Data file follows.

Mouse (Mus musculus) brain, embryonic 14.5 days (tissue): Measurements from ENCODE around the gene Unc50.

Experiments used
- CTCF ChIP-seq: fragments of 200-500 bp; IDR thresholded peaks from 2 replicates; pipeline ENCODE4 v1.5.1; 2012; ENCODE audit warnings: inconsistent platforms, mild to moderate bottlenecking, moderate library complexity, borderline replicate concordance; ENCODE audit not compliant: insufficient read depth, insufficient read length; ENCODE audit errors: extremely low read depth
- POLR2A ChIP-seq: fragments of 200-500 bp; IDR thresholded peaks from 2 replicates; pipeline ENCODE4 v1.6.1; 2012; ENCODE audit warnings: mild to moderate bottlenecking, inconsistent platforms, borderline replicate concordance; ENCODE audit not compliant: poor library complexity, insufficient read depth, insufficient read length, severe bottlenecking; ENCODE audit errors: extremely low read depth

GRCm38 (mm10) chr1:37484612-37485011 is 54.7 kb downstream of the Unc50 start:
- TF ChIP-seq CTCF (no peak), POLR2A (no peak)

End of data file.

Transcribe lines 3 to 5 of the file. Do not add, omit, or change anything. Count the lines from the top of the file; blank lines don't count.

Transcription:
- CTCF ChIP-seq: fragments of 200-500 bp; IDR thresholded peaks from 2 replicates; pipeline ENCODE4 v1.5.1; 2012; ENCODE audit warnings: inconsistent platforms, mild to moderate bottlenecking, moderate library complexity, borderline replicate concordance; ENCODE audit not compliant: insufficient read depth, insufficient read length; ENCODE audit errors: extremely low read depth
- POLR2A ChIP-seq: fragments of 200-500 bp; IDR thresholded peaks from 2 replicates; pipeline ENCODE4 v1.6.1; 2012; ENCODE audit warnings: mild to moderate bottlenecking, inconsistent platforms, borderline replicate concordance; ENCODE audit not compliant: poor library complexity, insufficient read depth, insufficient read length, severe bottlenecking; ENCODE audit errors: extremely low read depth

GRCm38 (mm10) chr1:37484612-37485011 is 54.7 kb downstream of the Unc50 start: